FORT LAUDERDALE, Fla. (AP) — Florida’s COVID-19 hospitalizations and cases again jumped significantly last week as the vaccination rate in rural counties where some of the worst outbreaks are occurring remains well below the state and national averages.
About 5,300 Floridians are now hospitalized with COVID, a 65% jump since the previous week and nearly a tripling since June 14 when 1,845 were hospitalized, the Florida Hospital Association said. Officials have said more than 95% of those hospitalized were not vaccinated.
About 60% of residents 12 and older are vaccinated, according to the state, equal to the national rate. But the percentage of vaccinated adults remains low in the state’s rural, strongly conservative north, where some counties are at about 30% as residents don’t trust the vaccination program but have high infection rates.
More than 73,000 new coronavirus cases were reported statewide over the past week, according to the state health department, nearly seven times the 12,000 reported a month ago. Florida’s numbers had been falling since mid-January when 100,000 new cases per week were reported and 8,200 were hospitalized just as the vaccination program began.
“This thing got politicized nationally, and we’re paying the price,” said Jared Moskowitz, the state’s former emergency management director. “This is mostly now a pandemic amongst the unvaccinated.”
Florida Governor Ron DeSantis, who has been vaccinated, this week encouraged the remaining unvaccinated Floridians to get their shots.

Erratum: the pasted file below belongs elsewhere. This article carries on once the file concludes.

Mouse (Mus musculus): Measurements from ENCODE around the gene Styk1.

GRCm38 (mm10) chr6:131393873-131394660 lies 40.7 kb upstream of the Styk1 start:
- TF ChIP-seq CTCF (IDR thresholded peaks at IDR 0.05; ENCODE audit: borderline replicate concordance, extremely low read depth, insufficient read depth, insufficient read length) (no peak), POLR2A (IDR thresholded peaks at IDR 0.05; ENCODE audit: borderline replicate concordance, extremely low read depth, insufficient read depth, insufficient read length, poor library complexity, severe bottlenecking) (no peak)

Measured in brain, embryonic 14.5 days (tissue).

“If you are vaccinated, fully vaccinated, the chance of you getting seriously ill or dying from COVID is effectively zero,” DeSantis said. “These vaccines are saving lives.”
More than 38,000 Floridians have died with COVID-19 since the pandemic began in March 2020, including an average of 33 per day over the past week. That’s compared with 24 per day earlier this month. In late January, 185 Floridians per day were dying.
Still, despite the recent surge, DeSantis said the state will not return to government mandates — in May, he barred municipalities from imposing their own and banned businesses from requiring proof of vaccination. He said it is up to individuals on how they deal with the pandemic.
“We have a situation where we have three vaccines that have been widely available for months and months now and people need to make decisions that are best for them,” he said. “To have the government come in and to lock anyone down or restrict anyone is totally unacceptable.”